Dungeons & Dragon’s unlikely Wisconsin birthplace is gearing up to celebrate the game’s 50th anniversary

To mark this year’s 50th anniversary of the creation of the massively popular roleplaying game Dungeons & Dragons, efforts are underway in Lake Geneva, the game’s Wisconsin birthplace, to create a number of attractions and events for visiting fans to celebrate the occasion. 

Until now, fans who have made the pilgrimage to this cozy resort town on the shores of Geneva Lake often went home disappointed because there wasn’t much there to commemorate the game, said Gygax Memorial Fund President Paul Stormberg, but he added that his group aims to change that

“When they come here, they kind of expect to make a sort of connection, but there was really nothing for them here to connect to so we’ve created several Gygax initiatives to give people a reason to connect with the town.”

Stromberg suggests that visitors get a copy of their Adventurer’s Map of Lake Geneva, which is a walking tour map made in the old-school D&D graph-paper style. that highlights landmarks in the town linked to the game and its late co-inventors Gary Gygax and Dale Arneson.

He listed some of the places you can already visit and some of the commemorative initiatives that he hopes comes to fruition during D&D’s silver anniversary year.

Gygax Memorial and Park

Plans are afoot to build a statue of Gary Gygax sitting at a stone table, his hand outstretched, playing Dungeons & Dragons in a park by the shores of Geneva Lake. On the table’s surface will be a bronze map of Gygax’s first Castle Greyhawk dungeon level scaled so that visitors can use their own miniatures right on the table surface. “Dungeon masters who are running the game can roll their dice right off of Gary’s hands. So not only will they be playing around Gary on Gary’s table on Gary’s dungeon level, they’ll also he’ll also be helping them to run the game by rolling the dice for the Dungeon Master.”

Dragon Days

Dragon Days is a new three-day fantasy festival which launched in 2023. It will be back again on the second weekend of October in 2024 to celebrate Lake Geneva as the “Birthplace of Fantasy” and the legacy of Dungeons & Dragons. It will include a Renaissance Fair, walking tours as well as gaming opportunities in several locations linked to D&D’s roots.

The Wizard of Lake Geneva Exhibit

The Geneva Lake Museum is a tidy collection of exhibits that celebrate the history of the town and the region, but until now, it didn’t have any mention of who is arguably the town’s most famous son, Gary Gygax. A new permanent exhibit, dubbed The Wizard of Lake Geneva, has since opened that collects memorabilia from the game’s creation and Gygax’s role in it.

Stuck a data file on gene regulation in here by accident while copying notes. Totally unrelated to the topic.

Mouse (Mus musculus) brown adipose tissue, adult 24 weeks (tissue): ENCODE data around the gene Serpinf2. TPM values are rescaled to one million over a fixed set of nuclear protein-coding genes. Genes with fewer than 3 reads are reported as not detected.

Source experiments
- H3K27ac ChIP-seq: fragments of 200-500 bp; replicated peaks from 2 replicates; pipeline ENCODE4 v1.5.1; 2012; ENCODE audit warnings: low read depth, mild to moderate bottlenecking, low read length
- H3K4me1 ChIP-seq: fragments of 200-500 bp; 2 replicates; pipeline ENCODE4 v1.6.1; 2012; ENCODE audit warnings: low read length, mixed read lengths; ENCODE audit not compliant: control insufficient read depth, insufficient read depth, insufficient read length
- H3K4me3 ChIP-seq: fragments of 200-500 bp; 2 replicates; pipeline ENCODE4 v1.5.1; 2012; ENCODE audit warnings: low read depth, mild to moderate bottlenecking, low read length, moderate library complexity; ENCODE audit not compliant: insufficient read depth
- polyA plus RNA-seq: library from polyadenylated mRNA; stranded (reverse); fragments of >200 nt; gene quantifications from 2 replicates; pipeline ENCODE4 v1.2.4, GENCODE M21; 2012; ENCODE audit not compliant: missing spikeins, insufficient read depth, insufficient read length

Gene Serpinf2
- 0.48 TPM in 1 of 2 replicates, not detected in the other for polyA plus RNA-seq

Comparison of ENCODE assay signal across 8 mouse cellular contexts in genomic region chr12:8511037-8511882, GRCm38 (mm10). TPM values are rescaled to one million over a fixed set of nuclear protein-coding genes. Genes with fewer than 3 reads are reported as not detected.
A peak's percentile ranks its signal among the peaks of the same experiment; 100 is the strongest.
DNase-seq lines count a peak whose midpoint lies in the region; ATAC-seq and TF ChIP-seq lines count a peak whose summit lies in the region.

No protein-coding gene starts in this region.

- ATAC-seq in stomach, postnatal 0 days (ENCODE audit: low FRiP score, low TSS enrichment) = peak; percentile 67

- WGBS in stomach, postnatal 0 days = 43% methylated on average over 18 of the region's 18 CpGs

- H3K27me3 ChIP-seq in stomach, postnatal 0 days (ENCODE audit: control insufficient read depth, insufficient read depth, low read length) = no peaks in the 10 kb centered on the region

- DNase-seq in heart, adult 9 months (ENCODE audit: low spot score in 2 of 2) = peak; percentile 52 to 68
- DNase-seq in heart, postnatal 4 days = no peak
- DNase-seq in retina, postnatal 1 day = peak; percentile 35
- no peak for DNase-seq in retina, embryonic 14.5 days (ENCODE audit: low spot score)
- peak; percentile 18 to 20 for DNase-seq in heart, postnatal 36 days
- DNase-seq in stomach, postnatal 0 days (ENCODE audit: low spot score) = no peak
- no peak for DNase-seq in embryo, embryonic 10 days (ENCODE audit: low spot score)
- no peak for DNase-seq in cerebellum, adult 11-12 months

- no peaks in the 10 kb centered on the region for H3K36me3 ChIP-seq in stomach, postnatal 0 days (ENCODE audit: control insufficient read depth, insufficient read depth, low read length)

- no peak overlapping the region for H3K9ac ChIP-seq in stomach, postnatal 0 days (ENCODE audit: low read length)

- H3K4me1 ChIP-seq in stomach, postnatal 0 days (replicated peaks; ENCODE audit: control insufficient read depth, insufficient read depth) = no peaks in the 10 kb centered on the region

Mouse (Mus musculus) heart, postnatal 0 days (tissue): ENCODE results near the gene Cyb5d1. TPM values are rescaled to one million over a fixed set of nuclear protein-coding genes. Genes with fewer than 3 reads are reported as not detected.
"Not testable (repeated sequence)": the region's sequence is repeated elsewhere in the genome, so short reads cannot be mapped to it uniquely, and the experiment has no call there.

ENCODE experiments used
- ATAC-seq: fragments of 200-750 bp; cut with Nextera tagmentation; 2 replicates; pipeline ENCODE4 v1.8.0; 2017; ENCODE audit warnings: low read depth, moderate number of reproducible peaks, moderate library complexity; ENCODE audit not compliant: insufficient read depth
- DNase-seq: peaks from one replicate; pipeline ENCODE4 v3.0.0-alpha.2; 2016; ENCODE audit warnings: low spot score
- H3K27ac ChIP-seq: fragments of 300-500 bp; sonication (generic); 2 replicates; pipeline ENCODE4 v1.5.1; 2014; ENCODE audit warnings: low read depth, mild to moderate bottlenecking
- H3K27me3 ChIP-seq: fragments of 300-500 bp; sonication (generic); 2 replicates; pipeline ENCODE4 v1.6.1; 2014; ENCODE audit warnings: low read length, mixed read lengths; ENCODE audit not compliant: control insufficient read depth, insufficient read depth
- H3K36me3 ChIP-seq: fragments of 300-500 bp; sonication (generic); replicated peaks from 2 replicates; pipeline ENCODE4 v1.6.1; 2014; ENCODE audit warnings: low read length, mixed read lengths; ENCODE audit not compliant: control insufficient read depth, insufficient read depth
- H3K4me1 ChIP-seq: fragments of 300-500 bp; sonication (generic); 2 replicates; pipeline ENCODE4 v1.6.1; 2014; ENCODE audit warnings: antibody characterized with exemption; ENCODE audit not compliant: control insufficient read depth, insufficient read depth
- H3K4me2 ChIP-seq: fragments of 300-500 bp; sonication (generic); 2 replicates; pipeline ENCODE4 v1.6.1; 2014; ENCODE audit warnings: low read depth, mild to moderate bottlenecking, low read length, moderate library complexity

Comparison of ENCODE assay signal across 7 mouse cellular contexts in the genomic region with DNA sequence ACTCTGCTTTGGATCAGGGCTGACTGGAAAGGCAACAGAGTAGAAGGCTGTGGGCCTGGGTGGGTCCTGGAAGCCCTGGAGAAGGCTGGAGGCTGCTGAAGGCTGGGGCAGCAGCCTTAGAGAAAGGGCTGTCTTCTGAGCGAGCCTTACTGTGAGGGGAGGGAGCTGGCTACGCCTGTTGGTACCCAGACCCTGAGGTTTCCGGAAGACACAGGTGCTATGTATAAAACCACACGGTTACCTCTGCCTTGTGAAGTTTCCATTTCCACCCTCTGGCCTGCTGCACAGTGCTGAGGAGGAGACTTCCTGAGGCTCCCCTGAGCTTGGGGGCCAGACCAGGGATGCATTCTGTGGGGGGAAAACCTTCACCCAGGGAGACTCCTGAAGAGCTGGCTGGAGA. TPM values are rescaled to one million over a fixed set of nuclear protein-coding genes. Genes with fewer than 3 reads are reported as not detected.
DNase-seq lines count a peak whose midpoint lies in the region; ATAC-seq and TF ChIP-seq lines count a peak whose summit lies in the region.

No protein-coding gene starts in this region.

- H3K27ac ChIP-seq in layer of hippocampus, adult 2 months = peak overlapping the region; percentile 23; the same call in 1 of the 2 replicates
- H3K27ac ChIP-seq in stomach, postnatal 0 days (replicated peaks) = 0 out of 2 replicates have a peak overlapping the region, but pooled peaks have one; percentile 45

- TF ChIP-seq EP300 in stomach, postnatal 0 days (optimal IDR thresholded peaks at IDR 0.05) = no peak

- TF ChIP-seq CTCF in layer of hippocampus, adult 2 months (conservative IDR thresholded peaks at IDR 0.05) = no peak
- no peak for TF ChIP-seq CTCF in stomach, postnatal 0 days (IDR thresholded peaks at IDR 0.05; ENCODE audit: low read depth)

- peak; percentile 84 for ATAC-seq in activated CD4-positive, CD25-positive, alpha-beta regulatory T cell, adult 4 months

Dungeon Hobby Shop & Museum

TSR, the game’s original publisher, was first headquartered in an unremarkable white house on Williams Street near the center of the town. It has since been preserved as The Dungeon Hobby Shop and Museum where fans can spend the $2 admission to look at a small collection of books and modules from the game’s earliest days, including editions of the original game that Gygax sold out of his living room. Today, those editions trade hands for thousands of dollars due to their popularity and scarcity. No one really knows how many copies were made because the company never kept track of the amounts they sold. You can also rent out the backroom of the museum to play D&D and soak in some of that old-school TSR energy.

The Birthplace of D&D

Another outwardly unremarkable building linked to D&D’s legacy is Gary Gygax’s childhood home. Owned by a Chicago family that used it as a summer vacation property for years, they have always welcomed visiting D&D fans who knocked on their door asking to peek inside. Encouraged by those fans to preserve a location that they see as being historically significant, the family are now renting it out as The Birthplace of D&D to people who want to play the game in the very place where it was invented. They even have an adjacent property listed as an Airbnb for those who want to spend more time there. Their goal is to raise money to preserve the house for future generations to enjoy. 

Gen Con Founder’s Stone & Statue

Lake Geneva is no stranger to gaming conventions as it is where Gygax launched his own wargaming convention in 1968. That event grew up to become Gen Con and by the time it became one of the world’s largest gaming conventions it outgrew the town and moved to the big city of  Indianapolis. To commemorate that history, plans are underway to unveil a Gen Con founder’s stone and interpretive sign at the site of the convention’s first home, Horticultural Hall.

Gary Gygax’s Appendix N Alcove

Unless they are some sort of architectural or historical marvel, public libraries are rarely of interest to tourists, but the Lake Geneva Library has set up a special corner that will surely interest D&D fans. Dubbed Gary Gygax’s Appendix N Alcove, this section of the library collects all of the fantasy authors and books that inspired Gygax as he wrote the rules for the game. Enough so, that he himself listed them in an appendix in the 1979 ‘Dungeonmaster’s Guide.’ Alongside the books is the “Throne of Reading,” an over-the-top, ornate wooden chair with red upholstery that is said to resemble a ‘reading’ throne that Gygax once had in his home. Grab your favourite fantasy book and pose for a photo to prove that your quest to visit the birthplace of Dungeons & Dragons was a success.

To plan your visit to Lake Geneva, head to https://www.visitlakegeneva.com for more information.

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